The death of a godly leader is a critical time. Will the next generation serve the Lord? We are not followers of men, but we also recognize that God uses men to accomplish his purposes. Our Savior distributes gifts to men as the fruit of his victorious ascension and reign at the Father’s right hand. Thus, the death of Joseph marked the end of an era and exposed God’s people to new challenges. He was likely one of the last of his brothers to die. During this life and in the years that followed after the death of his generation, Israel greatly prospered. Their positioning in the fruitful plains of Goshen contributed to this, and God blessed them in fulfillment of his promises. They grew wealthy and numerous. They spread throughout the land of Egypt. They became a nation within a nation, although their organization into God’s holy nation required first that they pass through a fiery crucible of suffering.

This is God’s usual way. He seems to work most when we are brought lowest and forced to feel our dependence upon him. Had Israel not endured bitter bondage, would their prosperity have driven out the memory of their unique destiny and God’s covenant with them? It is likely. Many who left Egypt with Moses never left Egypt in their hearts. God refined the believing remnant through horrible sufferings in order to wean their hearts away from the world and to teach them to cry to him for deliverance. Let us remember this in all our troubles. When all is well, we are forgetful and grow complacent. The troubles God sends are intentional and gracious – your home is not here! Look to my promises. Do not forget who you are in Christ. Set your affections on him and my eternal kingdom, not earthly prosperity and peace. These are wonderful gifts of God, but they can also become through our abuse of them shackles that burden the soul and lead it away from its true hope in God and his word.

Enslaved Out of Fear and Envy (vv. 8-14)

8 Now there arose up a new king over Egypt, which knew not Joseph. 9 And he said unto his people, Behold, the people of the children of Israel are more and mightier than we: 10 Come on, let us deal wisely with them; lest they multiply, and it come to pass, that, when there falleth out any war, they join also unto our enemies, and fight against us, and so get them up out of the land. 11 Therefore they did set over them taskmasters to afflict them with their burdens. And they built for Pharaoh treasure cities, Pithom and Raamses. 12 But the more they afflicted them, the more they multiplied and grew. And they were grieved because of the children of Israel. 13 And the Egyptians made the children of Israel to serve with rigor: 14 And they made their lives bitter with hard bondage, in mortar, and in brick, and in all manner of service in the field: all their service, wherein they made them serve, was with rigor.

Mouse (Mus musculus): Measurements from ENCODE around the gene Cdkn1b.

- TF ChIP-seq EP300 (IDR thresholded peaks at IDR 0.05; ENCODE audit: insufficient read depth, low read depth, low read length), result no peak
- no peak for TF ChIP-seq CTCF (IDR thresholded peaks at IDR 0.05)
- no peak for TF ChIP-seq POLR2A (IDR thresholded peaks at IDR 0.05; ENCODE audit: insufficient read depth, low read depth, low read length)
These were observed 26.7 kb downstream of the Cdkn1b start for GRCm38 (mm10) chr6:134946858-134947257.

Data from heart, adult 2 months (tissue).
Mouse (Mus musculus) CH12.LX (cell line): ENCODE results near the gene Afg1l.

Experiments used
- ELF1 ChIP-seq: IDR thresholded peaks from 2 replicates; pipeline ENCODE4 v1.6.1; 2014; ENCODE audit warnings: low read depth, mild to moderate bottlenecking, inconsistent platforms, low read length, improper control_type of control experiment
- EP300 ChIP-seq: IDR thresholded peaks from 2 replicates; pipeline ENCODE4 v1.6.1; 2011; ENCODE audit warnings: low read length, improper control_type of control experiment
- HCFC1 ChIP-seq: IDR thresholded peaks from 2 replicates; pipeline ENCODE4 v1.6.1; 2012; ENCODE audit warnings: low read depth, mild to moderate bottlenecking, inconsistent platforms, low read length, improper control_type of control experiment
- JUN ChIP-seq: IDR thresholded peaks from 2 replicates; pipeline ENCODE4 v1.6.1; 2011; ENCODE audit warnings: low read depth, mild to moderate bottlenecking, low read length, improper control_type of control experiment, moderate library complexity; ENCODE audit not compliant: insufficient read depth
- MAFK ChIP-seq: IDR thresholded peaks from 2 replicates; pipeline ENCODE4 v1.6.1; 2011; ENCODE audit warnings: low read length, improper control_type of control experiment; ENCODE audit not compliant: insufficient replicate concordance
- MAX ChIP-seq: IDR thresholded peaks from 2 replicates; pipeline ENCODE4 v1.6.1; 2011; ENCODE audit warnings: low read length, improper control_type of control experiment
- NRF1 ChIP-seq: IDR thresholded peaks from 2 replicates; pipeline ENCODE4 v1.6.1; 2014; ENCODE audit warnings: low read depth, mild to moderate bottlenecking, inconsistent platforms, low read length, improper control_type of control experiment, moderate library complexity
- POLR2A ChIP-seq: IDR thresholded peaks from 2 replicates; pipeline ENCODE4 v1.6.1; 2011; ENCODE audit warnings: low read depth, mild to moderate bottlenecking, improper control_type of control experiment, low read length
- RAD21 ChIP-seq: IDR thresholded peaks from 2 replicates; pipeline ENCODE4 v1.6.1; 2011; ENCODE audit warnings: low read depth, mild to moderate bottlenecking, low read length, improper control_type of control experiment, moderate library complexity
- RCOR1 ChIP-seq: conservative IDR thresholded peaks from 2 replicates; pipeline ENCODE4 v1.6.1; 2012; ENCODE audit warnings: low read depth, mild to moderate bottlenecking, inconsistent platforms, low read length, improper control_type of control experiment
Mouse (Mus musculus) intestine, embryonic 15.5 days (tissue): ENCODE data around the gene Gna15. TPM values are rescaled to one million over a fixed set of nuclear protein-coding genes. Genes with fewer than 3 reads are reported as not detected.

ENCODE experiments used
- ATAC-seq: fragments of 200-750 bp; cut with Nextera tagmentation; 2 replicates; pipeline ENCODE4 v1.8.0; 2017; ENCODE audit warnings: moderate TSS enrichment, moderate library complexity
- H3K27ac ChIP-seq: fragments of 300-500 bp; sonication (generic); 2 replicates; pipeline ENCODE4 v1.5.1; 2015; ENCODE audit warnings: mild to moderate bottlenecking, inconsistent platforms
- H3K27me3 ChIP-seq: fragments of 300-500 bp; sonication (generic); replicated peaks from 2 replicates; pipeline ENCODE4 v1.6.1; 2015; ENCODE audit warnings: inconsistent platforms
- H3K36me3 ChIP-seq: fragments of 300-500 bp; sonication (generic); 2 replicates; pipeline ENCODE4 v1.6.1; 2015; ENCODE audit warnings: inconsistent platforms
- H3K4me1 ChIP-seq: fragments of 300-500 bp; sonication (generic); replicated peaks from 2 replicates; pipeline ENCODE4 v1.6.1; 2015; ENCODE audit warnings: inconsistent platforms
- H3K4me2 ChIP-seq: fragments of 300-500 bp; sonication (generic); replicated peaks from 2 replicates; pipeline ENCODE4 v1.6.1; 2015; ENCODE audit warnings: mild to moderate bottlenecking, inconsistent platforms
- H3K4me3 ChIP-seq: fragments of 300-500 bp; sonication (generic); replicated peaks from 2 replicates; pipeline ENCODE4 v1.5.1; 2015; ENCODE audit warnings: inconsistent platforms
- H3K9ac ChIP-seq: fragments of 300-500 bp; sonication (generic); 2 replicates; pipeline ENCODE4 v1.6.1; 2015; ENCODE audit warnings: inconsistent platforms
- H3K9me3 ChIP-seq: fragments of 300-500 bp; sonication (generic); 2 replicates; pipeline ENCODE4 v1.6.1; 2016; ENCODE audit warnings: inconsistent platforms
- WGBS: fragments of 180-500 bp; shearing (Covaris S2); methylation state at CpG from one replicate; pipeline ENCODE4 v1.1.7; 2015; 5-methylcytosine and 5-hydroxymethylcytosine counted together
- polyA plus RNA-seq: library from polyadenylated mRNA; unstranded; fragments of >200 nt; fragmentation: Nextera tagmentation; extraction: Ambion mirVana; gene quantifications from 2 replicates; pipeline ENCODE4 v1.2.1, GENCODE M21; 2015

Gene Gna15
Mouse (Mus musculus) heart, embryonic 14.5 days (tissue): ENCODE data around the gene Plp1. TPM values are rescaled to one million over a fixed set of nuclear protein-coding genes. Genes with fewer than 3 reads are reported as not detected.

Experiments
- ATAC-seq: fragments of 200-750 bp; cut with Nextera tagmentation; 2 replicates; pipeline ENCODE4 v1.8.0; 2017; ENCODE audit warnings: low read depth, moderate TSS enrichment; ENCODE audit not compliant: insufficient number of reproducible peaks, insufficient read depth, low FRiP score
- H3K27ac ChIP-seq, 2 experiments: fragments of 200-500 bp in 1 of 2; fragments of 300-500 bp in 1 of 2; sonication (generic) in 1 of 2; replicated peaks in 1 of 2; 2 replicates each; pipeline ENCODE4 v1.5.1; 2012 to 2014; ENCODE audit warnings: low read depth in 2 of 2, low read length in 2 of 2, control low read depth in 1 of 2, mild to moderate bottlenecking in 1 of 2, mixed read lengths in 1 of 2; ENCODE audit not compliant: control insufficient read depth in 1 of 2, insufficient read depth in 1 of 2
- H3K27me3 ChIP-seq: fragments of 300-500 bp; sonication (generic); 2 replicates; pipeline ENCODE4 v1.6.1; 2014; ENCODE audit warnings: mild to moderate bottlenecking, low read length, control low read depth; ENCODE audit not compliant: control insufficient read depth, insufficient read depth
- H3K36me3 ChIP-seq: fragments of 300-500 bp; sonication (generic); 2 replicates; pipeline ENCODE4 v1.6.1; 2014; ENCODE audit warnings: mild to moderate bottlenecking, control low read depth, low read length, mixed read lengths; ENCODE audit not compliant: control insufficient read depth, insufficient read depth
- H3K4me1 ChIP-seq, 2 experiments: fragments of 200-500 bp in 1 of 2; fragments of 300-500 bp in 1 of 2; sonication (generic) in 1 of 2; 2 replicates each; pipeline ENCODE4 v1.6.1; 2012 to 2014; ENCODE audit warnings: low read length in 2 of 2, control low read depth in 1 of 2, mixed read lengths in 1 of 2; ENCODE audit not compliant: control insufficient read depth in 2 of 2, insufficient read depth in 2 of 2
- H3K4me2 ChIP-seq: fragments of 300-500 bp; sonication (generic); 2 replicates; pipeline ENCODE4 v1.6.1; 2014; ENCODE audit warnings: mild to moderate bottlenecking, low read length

Pharaoh’s First Scheme against Israel (vv. 8-10)

The intertwining histories of Egypt and Israel are a fascinating study. Who was the Pharaoh of the Exodus? When did the Exodus occur? If names and dates could be ascertained with certainty, then would this not put an end to skepticism of the biblical record? Yes and no. Many and abundant have been the archeological confirmations of many of the most astounding events recorded in Scripture, from the Flood to the Exodus and Conquest of Palestine, but this has not inclined the majority of skeptics to faith, for they are not looking for truth as much as for confirmation of their governing commitments that they had prior to any fact. The evidence is clear, but the veracity of Scripture has caused many a skeptic to search for new reasons not to believe. This is as we should expect. Some of the Jews who witnessed Jesus raise Lazarus from the dead reported the fact to the Jewish leaders, who then redoubled their efforts to exterminate the Lord of glory. Facts, responses, and interpretations are always determined by governing commitments. As Abraham said to the rich man in hell, “If they will hear not Moses and the prophets, neither will they be persuaded, though one rose from the dead” (Luke 16:31). We must believe in order to understand. Some are always trying to invert this divinely imposed condition of knowledge and certainty. “In thy light, we see light” (Ps. 36:9). “By faith we understand” (Heb. 11:3).

We would like to have the name for the Pharaoh of the exodus. We have a firm date from 1 Kings 6:1 and Judges 11:26 – approximately 1447 B.C. Moses might have given us the name of the Pharaoh, but he did not. The Holy Spirit is concerned with only one name in his encounter with the gods of Egypt – Yahweh, the Lord of the covenant (Ex. 3:14). Whether one adopts the traditional chronology and identifies Thutmose III as the Pharaoh of the exodus, or follows the newer chronology and opts for Sobekhotep or Khenephres, the simple fact is that Egyptian chronology is problematic and has traditionally made false assumptions, greatly inflated the duration of the various dynasties, and ignored co-regencies. It is enough for us to know that men have short memories and often disrespect and persecute those who have done them the greatest good. Do we not see this today in the West’s hatred of Christians, when there would not be a West or any of the prosperity we have enjoyed without the very Bible that social revolutionaries are now trying to expunge from public memory?